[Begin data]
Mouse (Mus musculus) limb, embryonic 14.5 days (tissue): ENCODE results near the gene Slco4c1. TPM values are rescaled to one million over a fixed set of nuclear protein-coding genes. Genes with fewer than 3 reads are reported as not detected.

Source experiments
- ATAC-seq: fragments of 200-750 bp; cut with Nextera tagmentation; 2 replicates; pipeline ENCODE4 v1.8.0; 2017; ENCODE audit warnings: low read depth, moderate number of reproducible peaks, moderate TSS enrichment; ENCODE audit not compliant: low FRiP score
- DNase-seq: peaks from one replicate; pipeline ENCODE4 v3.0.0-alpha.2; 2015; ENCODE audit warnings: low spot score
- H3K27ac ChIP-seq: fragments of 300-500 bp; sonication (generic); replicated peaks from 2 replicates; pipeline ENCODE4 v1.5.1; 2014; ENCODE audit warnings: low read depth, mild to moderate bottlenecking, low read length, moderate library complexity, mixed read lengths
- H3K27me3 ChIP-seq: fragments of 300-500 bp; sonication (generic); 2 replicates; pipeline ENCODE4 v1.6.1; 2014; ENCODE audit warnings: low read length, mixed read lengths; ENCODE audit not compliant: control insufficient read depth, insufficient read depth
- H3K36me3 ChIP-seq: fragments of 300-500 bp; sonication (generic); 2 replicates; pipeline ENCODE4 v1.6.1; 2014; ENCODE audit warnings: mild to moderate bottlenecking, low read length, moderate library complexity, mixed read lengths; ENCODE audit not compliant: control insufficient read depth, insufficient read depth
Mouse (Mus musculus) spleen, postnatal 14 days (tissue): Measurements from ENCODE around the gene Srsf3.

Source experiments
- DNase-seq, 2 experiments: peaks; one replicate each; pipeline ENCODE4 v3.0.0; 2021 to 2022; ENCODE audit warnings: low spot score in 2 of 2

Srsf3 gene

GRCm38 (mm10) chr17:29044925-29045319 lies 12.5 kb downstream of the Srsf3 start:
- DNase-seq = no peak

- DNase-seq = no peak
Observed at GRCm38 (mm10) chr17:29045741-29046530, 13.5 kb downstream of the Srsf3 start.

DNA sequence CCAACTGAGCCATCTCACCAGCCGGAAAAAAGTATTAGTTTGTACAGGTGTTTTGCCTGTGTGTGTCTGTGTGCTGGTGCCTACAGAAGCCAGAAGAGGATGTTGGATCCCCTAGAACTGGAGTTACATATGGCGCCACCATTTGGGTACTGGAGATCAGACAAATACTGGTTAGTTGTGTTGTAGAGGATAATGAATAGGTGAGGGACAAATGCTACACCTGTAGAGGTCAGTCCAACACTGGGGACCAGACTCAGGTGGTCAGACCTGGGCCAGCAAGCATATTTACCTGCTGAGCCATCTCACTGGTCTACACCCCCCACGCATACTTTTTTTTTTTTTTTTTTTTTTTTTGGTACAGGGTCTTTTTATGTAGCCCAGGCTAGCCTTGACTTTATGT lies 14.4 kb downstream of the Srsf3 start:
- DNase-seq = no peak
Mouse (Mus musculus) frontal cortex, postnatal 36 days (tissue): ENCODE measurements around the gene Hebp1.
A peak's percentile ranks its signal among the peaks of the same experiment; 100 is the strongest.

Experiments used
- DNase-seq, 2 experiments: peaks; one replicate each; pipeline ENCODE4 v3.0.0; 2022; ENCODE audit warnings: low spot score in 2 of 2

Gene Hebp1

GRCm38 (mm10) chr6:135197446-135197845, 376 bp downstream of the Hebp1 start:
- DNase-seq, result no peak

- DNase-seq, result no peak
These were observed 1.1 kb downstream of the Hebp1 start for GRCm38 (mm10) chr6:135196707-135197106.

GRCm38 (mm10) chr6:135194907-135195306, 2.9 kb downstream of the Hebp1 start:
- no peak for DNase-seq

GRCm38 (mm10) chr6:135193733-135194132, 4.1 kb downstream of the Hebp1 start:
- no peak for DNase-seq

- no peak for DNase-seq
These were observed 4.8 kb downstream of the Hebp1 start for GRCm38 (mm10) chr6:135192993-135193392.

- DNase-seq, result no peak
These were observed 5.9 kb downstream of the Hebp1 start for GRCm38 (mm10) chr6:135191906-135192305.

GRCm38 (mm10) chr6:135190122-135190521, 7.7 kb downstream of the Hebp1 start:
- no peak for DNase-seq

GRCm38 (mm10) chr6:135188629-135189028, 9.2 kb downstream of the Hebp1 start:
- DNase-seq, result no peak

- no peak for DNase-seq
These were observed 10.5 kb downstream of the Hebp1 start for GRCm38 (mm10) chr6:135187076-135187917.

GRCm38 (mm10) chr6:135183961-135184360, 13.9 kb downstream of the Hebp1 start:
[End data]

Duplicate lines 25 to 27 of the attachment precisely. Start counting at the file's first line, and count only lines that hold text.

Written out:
- DNase-seq, result no peak
These were observed 1.1 kb downstream of the Hebp1 start for GRCm38 (mm10) chr6:135196707-135197106.

GRCm38 (mm10) chr6:135194907-135195306, 2.9 kb downstream of the Hebp1 start: